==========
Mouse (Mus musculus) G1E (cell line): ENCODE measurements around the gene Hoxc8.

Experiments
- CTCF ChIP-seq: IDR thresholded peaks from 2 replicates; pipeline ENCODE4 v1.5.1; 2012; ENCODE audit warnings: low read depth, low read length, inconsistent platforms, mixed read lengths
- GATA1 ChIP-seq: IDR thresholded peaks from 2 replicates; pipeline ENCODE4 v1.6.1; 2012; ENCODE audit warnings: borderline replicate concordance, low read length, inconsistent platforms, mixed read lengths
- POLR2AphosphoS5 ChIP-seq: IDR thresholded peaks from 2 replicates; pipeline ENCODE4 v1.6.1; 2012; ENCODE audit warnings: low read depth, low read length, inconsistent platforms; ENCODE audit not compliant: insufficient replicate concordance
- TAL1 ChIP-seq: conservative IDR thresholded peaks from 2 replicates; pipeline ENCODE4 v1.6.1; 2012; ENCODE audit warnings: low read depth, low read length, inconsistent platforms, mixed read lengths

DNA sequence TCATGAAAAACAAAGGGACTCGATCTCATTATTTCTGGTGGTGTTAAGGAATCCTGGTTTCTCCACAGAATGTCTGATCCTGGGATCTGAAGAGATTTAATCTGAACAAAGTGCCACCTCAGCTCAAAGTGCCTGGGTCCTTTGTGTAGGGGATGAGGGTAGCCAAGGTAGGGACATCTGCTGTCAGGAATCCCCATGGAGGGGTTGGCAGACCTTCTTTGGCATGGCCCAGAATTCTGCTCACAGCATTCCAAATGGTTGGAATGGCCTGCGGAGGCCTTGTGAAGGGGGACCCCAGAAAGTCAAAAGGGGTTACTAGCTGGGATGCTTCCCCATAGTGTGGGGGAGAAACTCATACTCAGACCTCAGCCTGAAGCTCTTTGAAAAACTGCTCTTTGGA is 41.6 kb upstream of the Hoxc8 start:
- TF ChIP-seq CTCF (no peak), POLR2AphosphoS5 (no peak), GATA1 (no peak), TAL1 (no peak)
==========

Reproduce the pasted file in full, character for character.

Mouse (Mus musculus) G1E (cell line): ENCODE measurements around the gene Hoxc8.

Experiments
- CTCF ChIP-seq: IDR thresholded peaks from 2 replicates; pipeline ENCODE4 v1.5.1; 2012; ENCODE audit warnings: low read depth, low read length, inconsistent platforms, mixed read lengths
- GATA1 ChIP-seq: IDR thresholded peaks from 2 replicates; pipeline ENCODE4 v1.6.1; 2012; ENCODE audit warnings: borderline replicate concordance, low read length, inconsistent platforms, mixed read lengths
- POLR2AphosphoS5 ChIP-seq: IDR thresholded peaks from 2 replicates; pipeline ENCODE4 v1.6.1; 2012; ENCODE audit warnings: low read depth, low read length, inconsistent platforms; ENCODE audit not compliant: insufficient replicate concordance
- TAL1 ChIP-seq: conservative IDR thresholded peaks from 2 replicates; pipeline ENCODE4 v1.6.1; 2012; ENCODE audit warnings: low read depth, low read length, inconsistent platforms, mixed read lengths

DNA sequence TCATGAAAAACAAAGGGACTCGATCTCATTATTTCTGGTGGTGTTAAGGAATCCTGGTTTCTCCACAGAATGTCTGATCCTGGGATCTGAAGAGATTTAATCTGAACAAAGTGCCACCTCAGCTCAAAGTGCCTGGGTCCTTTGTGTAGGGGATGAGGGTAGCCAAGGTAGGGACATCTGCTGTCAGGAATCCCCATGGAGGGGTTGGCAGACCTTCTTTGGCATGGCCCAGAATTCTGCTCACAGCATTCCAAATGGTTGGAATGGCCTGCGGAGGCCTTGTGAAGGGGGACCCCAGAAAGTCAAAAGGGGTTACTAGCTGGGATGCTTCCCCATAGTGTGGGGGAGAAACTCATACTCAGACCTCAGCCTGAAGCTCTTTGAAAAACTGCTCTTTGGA is 41.6 kb upstream of the Hoxc8 start:
- TF ChIP-seq CTCF (no peak), POLR2AphosphoS5 (no peak), GATA1 (no peak), TAL1 (no peak)